Fleaing France

Simone B moved to France from America in 2011. She discovered the French ‘brocant’ (a cross between an antique fair and a flea market) and a love affair ensued. Here she tells us how and why everyone should take up fleaing this summer.

“I’ve been creative and very visual for as long as I can remember and I love things that are one of a kind. So my love affair with the flea market was probably inevitable! My first trip to France changed the way I looked at things. It was probably the ‘ah ha’ moment for me and I was addicted.

Lots of people are beginning to appreciate the quality and appeal of vintage pieces, and I think this is why the whole shabby chic or ‘pre-loved’ style is growing in popularity. Also, with a vintage piece you always know that your look is going to be unique – it’s not going to show up in everyone else’s home! I really enjoy having items in my home that have existed much longer than I have – it gives them a character and soul that new items just don’t have.

Last summer I started a blog called ‘Fleaing France’ as more and more people started to ask me about my flea market and brocante experiences. I want the blog to be for everyone – those that love vintage will be drawn to it for the photos taken in the brocantes. My hope is that anyone inspired visually finds something in the images or the words to spark their creativity.

If you’re heading to a flea market or a brocante for the first time, making your first purchase can be overwhelming. It’s really important not to be afraid of making a ‘bad’ buy. The price you pay may not be the cheapest you’ll ever find, but if you love the piece it will always be worth it. The pieces we’ve over paid for don’t haunt us, it’s the ones that we’ve walked away from and can never find again that we regret.

I sometimes feel that every trip I make to a flea market is like a history lesson. Listening and learning about French history can be helpful in developing your knowledge in the long run, but if you like something you find, it really doesn’t matter what year it came from. You’ll find every era and style at a flea market.

People often ask me if there’s a particular frame of mind or set of objectives that they should have before heading to the flea market. You do have to be willing to accept what is in front of you. It can be helpful to know what you would like to find, but you have to be prepared to appreciate what you do find. You never know what the day’s market will hold and that is part of the excitement!

I’m also often asked if there is a best time of day to head to a flea. But that’s a trick question! Arriving too early means that vendors aren’t set up and you could miss something at another stall while you’re waiting for a dealer to unload. Of course there’s also the chance that if you arrive after the first unpacking, you’ve missed out on the best pieces. I believe that you find what you are meant to find, no matter what hour you arrive. I’ve found amazing pieces at the beginning and at the very end of a day at market. I recently found at 1700s wooden crown as I was leaving a brocant, after being there for over two hours!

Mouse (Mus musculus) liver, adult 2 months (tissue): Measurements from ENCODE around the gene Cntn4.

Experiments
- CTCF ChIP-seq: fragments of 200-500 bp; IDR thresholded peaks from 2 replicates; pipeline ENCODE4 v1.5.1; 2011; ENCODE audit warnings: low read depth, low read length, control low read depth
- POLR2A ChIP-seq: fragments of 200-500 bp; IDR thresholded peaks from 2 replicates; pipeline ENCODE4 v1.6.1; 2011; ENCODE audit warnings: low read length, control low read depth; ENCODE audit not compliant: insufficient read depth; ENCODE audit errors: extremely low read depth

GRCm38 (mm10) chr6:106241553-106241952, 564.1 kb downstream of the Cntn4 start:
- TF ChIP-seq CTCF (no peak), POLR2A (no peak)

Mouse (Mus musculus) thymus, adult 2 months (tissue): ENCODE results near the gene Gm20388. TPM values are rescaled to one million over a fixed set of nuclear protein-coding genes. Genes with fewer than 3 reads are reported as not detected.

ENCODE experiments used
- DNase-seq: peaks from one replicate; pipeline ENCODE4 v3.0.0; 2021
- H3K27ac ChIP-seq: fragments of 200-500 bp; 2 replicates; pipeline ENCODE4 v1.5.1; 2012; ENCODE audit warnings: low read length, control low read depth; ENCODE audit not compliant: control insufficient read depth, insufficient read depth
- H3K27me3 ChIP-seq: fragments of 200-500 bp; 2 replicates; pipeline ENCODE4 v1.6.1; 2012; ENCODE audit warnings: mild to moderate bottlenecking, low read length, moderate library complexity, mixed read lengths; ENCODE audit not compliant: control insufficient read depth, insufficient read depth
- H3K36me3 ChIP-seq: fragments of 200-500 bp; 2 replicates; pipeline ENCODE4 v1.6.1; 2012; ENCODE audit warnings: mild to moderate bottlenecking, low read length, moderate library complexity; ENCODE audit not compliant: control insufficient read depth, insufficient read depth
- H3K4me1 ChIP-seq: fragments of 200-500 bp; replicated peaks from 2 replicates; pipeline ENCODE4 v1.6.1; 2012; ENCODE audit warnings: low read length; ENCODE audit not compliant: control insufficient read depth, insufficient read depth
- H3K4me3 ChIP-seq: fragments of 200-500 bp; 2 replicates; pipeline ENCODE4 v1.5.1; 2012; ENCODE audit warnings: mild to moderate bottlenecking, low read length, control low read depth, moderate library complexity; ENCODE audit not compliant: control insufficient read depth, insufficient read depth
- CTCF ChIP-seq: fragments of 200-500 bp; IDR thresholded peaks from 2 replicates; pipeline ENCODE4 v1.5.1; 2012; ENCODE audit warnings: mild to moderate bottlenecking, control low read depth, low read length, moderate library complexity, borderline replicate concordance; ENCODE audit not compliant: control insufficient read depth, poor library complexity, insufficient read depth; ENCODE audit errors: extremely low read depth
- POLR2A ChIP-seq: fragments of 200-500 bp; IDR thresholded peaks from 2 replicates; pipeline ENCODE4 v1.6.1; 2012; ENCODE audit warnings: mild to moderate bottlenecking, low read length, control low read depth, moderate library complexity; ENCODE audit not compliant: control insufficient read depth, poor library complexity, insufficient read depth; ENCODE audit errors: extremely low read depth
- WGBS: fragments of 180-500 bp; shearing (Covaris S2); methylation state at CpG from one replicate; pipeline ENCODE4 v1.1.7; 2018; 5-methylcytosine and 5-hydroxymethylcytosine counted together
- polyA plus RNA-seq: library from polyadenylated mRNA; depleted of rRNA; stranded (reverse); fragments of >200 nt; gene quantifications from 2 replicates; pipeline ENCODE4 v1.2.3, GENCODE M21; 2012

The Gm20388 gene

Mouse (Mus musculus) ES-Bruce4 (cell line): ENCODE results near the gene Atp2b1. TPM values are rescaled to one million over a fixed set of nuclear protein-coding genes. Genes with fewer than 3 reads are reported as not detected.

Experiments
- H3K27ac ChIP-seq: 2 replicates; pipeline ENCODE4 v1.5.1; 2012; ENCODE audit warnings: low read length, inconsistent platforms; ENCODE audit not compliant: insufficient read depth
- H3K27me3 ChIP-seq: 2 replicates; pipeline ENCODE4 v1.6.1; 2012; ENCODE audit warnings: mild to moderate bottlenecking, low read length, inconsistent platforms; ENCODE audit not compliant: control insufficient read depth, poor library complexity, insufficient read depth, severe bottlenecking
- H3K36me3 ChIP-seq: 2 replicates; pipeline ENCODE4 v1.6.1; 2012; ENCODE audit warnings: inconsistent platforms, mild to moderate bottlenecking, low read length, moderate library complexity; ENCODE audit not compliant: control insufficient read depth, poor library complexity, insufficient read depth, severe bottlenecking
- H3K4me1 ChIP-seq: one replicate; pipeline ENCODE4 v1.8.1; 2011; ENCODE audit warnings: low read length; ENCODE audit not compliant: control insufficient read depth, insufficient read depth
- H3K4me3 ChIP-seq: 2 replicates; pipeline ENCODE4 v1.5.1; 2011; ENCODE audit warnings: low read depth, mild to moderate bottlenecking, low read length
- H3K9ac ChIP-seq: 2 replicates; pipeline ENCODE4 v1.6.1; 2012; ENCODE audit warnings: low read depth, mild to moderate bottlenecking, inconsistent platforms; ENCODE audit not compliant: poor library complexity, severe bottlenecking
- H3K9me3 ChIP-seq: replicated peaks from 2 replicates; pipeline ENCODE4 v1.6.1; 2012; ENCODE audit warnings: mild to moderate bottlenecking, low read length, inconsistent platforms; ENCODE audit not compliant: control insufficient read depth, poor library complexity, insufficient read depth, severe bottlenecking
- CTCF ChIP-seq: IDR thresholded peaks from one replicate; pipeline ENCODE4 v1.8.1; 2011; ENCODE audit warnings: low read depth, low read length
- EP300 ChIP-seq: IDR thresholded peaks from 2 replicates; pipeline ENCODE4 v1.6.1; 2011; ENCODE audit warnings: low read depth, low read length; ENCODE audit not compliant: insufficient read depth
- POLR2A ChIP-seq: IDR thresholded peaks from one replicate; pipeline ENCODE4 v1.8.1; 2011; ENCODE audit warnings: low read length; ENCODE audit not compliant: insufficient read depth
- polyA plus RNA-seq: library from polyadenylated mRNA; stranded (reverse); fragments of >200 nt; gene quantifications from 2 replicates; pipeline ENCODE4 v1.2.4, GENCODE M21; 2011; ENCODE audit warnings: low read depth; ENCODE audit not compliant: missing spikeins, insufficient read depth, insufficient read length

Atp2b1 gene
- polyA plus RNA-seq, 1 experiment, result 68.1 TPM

The rule of the flea or brocante is cash cash cash. Credit cards are a rarity. Most dealers in France will accept cheques from a French bank but you’re always safest with cash!

When it comes to bargaining, everything depends on the dealer. Some are notoriously difficult and others are more gracious. First and foremost, always begin your conversation with ‘Bonjour Madam’ or ‘Bonjour Monsieur’. In most instances your time to browse through the wares of a stall will remain uninterrupted unless you choose to engage the dealer. Always ask the price of an item before you begin to negotiate. Many dealers will offer a lower price right away, but it’s better to know what price you’re bargaining from! Finally, remember that the flea market is often the livelihood of most dealers. Being courteous and appreciative of their items goes a long way when you’re working to negotiate a price.

Of course, many of the treasures you might find and buy at a flea market may be in need of some tender loving care. If you’re new to furniture restoration, I’d suggest putting together a starter kit including a hammer, screwdrivers, pliers, a spirit level and a measuring tape – these are the essentials. It’s also helpful to have a good glue, clamps or twine to hold things in place and some steel wool, sand paper or a sanding sponge to get rid of paint and what not.

It can also be useful to create a visual or physical mood board of what you like before you head out to a market. A theme will emerge in colour, style or both. Shop from the basis of your mood board, choosing items that fit your style and remember that you won’t go wrong if you buy what you love!”

Follow Simone’s flea market experiences around France and gather more tips and useful information on her blog.

There’s also a great list of flea markets across France, listed by individual departments on

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